Thrown, Living Record Productions, Junkyard Dogs @ The Brighthelm , 8 May 2019
A woman stands alone on the small stage; she wears a pair of headphones, as does Frank, the head shaped recording equipment in front of her – as do we, her audience. “How are you?”, she begins, or rather, “how are we?”. Her voice whispers into our ears, unsettlingly intimate; it is as if we are hearing the voice inside her head – we are her mind’s ear.
I must admit to an ignorance of the meaning or use of ‘binaural sound’, a very current watchword of modern tech-savvy theatre, along with ‘immersive’ and ‘site-specific’. I’ve experienced it being used as a clever device which added not much at all; but Thrown, by award-winning playwright Jodi Gray, opened my eyes – or rather my ears – to the possibilities of the technology to really bring a piece to life. As Artistic Director Ross Drury puts it, “what’s interesting about binaural theatre is that it swaps everything around, sound is your major storyteller with text as an underscore”. Having said that, the multilayered and elliptical text is very much the star of the show. The voices, drawn from real testimonies of people’s memories of ‘the end of childhood’, as part of a wider project which runs alongside the show, are deftly differentiated by accent and cadence by performer Jill Rutland. The project, which centres on a website (www.livingrecord.co.uk) and the Record of Living archive, aims to visit people from prisons to schools to old people’s homes to gather their memories of the moment they realised their childhood was over.
Rutland plays the unnamed protagonist, a child psychologist who has spent her career gathering these testimonies while trying to escape memories of her own childhood in care and foster homes (I did wonder at the likelihood of this life path, but Rutland carries the ‘poor-girl-made-good’ persona with aplomb, and a flawless Geordie accent). As her own grip on reality starts to slip, perhaps due to her ‘diagnosis’, or simply through age, recorded memories from her patients blend with fragments of her own past as she struggles to retain, recall and record her own life and identity. The slow reveal of her backstory, like gold slowly sifted and sieved from dust, is the narrative driver; there are no great twists in the plot and little visual to hold our attention. Yet I was, for the most part, gripped.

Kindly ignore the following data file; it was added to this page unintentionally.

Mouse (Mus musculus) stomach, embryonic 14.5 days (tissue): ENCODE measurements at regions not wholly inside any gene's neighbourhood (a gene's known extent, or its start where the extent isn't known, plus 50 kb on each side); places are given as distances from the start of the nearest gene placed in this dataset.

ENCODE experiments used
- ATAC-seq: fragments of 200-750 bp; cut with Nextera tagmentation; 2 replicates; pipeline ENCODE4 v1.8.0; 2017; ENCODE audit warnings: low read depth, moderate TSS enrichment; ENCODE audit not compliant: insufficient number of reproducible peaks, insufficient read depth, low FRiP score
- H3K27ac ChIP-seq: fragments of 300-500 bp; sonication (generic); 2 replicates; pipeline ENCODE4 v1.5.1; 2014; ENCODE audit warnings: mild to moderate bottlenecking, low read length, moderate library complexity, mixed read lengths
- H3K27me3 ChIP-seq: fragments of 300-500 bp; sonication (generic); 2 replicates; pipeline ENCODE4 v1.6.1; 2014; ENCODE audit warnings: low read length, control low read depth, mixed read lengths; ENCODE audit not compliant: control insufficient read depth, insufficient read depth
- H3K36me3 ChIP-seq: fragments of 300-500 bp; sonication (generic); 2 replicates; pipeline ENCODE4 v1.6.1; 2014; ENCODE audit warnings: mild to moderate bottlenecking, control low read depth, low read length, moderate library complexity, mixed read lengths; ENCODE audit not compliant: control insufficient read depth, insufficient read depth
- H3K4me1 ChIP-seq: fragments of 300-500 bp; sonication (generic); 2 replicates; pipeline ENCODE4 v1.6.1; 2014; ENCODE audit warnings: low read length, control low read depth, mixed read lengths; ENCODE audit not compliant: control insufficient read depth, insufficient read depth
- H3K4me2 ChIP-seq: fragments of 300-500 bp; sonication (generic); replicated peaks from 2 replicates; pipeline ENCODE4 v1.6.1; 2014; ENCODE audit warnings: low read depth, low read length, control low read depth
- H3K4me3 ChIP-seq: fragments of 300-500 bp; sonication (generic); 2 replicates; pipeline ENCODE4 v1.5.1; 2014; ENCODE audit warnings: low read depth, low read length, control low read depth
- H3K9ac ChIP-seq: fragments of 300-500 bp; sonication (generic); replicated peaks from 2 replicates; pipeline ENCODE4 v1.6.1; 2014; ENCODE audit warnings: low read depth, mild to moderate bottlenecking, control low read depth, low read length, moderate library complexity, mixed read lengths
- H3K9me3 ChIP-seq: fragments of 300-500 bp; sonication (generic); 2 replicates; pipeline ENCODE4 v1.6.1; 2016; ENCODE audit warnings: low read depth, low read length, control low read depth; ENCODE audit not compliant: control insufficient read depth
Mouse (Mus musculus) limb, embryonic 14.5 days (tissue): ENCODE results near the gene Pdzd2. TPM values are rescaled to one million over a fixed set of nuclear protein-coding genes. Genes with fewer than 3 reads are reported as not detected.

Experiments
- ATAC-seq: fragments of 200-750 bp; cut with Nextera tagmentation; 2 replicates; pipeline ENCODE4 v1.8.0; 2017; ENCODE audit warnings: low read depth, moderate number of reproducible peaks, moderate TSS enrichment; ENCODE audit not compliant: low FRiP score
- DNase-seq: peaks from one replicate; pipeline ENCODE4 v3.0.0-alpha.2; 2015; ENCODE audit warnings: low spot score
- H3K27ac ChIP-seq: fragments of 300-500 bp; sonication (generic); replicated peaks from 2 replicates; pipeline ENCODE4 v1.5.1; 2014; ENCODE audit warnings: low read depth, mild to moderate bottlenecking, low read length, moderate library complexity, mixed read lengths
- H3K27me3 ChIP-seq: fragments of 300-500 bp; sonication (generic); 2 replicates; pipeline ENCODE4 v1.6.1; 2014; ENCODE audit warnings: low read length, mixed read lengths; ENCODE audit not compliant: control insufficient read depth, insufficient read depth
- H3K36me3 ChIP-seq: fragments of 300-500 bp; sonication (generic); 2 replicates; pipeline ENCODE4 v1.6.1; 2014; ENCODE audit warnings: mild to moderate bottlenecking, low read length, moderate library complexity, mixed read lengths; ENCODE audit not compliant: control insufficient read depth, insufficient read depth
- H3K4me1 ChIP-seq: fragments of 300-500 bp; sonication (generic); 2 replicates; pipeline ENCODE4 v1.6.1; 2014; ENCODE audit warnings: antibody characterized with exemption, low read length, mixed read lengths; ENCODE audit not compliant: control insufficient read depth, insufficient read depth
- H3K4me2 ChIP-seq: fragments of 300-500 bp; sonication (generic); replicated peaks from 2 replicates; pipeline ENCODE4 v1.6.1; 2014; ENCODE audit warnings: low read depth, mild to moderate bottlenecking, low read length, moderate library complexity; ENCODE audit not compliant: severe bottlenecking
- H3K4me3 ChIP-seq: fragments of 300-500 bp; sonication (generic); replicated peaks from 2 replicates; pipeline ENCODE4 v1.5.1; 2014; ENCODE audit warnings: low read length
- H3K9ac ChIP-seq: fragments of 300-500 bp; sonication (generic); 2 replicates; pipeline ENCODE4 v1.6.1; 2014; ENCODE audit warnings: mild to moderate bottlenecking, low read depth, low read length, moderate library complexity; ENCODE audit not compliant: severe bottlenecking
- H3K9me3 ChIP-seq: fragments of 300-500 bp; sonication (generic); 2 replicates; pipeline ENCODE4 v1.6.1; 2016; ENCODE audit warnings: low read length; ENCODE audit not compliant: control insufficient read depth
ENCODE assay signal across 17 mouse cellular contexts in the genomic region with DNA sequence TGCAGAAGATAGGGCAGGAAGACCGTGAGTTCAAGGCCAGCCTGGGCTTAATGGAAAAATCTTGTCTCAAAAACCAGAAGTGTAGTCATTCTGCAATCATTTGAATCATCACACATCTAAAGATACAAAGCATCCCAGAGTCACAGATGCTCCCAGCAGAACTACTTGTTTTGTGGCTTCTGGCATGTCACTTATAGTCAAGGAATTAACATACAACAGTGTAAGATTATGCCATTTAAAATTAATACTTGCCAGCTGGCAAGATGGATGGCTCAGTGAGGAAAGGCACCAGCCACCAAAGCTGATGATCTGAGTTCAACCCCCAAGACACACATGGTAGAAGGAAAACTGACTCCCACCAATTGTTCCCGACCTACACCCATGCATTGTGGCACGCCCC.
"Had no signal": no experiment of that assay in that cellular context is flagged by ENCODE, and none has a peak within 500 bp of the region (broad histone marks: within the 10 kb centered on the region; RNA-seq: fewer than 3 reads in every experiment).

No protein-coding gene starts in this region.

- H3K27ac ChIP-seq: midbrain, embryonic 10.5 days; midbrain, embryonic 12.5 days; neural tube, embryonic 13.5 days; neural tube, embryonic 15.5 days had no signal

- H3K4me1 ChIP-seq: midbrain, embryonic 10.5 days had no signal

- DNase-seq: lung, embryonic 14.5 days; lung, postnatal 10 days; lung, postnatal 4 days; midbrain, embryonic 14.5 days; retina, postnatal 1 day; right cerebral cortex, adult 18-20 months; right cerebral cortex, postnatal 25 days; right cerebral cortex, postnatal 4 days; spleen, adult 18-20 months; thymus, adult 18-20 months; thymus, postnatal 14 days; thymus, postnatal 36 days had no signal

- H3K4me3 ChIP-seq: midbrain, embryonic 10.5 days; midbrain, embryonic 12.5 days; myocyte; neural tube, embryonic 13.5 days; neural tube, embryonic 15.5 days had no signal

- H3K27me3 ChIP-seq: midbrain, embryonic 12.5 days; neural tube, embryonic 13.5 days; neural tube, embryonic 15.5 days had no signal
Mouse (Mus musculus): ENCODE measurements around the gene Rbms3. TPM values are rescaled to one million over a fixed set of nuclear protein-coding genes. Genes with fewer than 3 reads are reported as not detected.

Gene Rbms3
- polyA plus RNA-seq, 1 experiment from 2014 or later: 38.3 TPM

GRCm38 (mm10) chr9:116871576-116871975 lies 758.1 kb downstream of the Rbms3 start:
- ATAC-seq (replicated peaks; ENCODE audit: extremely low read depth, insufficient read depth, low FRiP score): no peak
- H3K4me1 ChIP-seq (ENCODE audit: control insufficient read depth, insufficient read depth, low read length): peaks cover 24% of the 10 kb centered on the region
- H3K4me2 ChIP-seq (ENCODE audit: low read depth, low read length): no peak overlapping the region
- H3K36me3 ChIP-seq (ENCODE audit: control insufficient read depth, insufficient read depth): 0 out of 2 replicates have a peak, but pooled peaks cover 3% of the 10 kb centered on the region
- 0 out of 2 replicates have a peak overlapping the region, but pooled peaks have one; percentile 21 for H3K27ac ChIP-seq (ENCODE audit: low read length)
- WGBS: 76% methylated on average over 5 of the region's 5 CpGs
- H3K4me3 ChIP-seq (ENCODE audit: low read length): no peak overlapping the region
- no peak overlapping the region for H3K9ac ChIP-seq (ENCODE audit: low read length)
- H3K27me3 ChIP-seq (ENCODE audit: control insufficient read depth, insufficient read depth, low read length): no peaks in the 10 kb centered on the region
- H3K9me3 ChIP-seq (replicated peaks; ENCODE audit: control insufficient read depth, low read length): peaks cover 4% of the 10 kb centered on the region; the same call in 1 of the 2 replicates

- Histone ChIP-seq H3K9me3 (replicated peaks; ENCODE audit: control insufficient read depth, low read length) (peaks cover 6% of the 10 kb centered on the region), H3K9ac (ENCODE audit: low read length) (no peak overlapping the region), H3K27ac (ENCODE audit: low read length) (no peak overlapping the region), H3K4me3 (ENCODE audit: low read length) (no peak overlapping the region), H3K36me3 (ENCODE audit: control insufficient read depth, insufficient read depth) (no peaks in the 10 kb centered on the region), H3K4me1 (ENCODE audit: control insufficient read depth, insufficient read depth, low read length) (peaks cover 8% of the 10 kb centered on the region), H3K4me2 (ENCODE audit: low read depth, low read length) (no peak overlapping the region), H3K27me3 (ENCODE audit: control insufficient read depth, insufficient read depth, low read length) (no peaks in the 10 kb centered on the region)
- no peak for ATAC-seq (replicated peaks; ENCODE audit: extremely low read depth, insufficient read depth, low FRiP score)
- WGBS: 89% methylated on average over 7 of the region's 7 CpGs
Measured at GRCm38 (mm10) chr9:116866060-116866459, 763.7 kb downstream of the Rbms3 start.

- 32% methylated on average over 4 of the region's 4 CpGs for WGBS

The lynchpin of this slight, sharp shard of a play that gets right to the heart of how childhood experiences shape us, and how memories form our sense of selves, is Rutland’s performance. She is utterly convincing, thoughts and emotions chasing themselves across her face and through her body as she embodies her patients and then returns to face the desperation of mental dissipation. She is mesmerising; despite the risk of the headphones’ integrated microphones picking up and amplifying every audience member’s cough and yawn – there was barely a sound – you could have heard a pin drop. Or a whisper in your ear. Spellbinding. **** (Four stars)
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